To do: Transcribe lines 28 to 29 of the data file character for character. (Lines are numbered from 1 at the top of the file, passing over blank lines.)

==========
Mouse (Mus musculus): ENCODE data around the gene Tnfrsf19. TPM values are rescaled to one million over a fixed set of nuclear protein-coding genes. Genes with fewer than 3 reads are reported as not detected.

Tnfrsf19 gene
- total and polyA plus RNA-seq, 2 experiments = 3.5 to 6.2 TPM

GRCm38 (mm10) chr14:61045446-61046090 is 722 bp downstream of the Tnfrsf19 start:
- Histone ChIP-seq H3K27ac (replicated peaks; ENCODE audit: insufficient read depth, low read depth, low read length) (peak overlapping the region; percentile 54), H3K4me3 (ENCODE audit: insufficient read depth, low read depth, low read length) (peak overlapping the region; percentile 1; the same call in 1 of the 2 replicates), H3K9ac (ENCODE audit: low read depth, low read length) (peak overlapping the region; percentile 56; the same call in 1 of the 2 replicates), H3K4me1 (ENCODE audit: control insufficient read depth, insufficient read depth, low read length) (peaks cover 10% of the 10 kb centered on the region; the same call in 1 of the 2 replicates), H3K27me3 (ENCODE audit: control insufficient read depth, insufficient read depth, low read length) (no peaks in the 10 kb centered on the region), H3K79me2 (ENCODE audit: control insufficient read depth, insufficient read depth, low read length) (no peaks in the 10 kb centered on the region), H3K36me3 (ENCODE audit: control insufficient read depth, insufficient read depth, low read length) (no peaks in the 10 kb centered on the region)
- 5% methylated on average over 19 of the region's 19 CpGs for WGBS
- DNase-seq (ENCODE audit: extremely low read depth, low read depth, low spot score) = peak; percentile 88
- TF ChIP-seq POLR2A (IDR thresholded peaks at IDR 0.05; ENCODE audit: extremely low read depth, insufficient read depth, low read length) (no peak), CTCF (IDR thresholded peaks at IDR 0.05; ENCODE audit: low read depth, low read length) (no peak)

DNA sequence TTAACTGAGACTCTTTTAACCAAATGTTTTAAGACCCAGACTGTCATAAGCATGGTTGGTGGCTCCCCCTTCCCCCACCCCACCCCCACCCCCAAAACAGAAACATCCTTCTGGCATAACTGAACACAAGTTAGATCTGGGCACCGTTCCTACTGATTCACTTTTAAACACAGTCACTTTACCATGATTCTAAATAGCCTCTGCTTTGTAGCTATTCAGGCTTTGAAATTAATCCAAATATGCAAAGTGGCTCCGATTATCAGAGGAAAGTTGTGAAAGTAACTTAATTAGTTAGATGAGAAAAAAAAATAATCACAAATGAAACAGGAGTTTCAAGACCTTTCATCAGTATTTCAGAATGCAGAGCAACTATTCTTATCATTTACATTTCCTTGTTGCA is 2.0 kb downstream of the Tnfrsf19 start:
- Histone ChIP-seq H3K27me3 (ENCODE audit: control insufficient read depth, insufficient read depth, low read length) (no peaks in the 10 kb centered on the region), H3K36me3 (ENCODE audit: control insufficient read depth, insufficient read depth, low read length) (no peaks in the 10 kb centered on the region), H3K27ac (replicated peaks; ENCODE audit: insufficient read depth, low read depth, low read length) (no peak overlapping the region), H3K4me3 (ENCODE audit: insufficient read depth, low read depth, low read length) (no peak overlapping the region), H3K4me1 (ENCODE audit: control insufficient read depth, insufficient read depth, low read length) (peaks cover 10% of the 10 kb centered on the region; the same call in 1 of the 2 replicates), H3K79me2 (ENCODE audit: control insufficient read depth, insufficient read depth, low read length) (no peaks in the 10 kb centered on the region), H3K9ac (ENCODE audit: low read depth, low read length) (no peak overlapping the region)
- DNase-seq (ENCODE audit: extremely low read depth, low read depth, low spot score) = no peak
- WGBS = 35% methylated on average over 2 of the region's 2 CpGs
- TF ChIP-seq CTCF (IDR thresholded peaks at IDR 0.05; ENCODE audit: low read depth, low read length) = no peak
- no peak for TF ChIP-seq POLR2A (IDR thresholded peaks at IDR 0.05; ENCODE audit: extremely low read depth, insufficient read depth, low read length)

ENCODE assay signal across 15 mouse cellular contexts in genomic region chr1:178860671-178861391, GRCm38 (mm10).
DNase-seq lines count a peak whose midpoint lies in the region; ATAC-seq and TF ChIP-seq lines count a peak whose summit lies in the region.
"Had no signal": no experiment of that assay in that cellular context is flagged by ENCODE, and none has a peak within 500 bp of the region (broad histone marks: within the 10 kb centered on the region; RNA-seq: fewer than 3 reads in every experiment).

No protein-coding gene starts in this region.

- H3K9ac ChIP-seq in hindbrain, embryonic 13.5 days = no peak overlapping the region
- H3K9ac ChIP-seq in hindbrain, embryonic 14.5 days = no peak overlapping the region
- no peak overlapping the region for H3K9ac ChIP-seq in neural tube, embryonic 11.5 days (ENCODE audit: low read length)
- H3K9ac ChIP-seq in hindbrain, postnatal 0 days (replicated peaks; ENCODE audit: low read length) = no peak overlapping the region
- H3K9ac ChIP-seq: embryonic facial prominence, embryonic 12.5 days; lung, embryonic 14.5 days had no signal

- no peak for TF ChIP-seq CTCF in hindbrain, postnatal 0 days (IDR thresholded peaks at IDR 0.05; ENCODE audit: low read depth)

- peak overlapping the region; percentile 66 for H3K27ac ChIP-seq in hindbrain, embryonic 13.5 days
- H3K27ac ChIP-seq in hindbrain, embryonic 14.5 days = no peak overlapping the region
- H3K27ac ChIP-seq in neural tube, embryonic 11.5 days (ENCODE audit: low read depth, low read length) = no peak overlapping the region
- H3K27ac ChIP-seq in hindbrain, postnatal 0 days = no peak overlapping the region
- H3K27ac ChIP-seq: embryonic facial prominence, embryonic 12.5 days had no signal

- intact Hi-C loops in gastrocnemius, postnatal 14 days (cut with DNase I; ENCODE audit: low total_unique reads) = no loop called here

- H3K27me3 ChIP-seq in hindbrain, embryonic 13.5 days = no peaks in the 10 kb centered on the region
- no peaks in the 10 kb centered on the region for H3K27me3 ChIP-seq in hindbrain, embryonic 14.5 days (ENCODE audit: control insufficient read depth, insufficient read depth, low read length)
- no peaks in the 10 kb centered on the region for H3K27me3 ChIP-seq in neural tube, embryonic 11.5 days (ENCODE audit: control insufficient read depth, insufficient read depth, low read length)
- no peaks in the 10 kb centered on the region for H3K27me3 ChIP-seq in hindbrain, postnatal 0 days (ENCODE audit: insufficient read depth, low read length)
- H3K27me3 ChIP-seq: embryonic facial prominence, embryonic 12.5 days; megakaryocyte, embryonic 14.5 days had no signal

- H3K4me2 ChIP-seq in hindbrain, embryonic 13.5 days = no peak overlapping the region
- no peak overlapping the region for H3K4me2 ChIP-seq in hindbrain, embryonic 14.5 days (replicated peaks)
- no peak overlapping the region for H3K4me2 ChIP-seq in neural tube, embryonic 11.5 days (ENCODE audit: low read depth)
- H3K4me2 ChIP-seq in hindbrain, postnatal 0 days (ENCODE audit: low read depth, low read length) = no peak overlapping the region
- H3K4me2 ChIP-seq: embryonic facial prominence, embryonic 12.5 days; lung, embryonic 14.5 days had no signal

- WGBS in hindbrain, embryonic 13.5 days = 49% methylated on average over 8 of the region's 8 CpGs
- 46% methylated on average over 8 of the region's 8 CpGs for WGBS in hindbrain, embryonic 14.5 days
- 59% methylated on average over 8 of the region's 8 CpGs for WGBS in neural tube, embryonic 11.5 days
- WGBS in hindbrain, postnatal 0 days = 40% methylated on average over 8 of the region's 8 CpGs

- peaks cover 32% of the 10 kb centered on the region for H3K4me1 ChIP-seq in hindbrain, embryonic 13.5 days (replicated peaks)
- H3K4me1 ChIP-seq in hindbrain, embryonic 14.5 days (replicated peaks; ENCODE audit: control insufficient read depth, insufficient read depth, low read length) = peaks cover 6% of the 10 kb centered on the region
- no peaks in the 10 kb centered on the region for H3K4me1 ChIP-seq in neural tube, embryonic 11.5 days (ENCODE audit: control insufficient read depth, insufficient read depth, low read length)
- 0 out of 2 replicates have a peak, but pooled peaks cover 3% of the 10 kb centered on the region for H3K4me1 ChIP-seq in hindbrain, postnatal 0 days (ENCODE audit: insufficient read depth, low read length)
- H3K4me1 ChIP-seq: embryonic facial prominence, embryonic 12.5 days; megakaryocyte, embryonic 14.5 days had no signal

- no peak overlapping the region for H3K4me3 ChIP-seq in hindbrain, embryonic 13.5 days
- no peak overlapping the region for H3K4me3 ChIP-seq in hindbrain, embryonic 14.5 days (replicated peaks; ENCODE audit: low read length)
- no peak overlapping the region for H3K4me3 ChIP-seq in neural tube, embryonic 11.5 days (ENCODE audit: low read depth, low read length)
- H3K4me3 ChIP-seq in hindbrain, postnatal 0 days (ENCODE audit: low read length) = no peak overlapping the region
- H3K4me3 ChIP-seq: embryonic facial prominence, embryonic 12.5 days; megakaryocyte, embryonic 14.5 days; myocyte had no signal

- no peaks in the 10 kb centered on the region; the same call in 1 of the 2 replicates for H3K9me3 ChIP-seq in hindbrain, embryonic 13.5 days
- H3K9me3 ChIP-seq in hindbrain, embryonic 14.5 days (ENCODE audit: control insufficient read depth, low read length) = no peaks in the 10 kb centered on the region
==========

- H3K27ac ChIP-seq in hindbrain, postnatal 0 days = no peak overlapping the region
- H3K27ac ChIP-seq: embryonic facial prominence, embryonic 12.5 days had no signal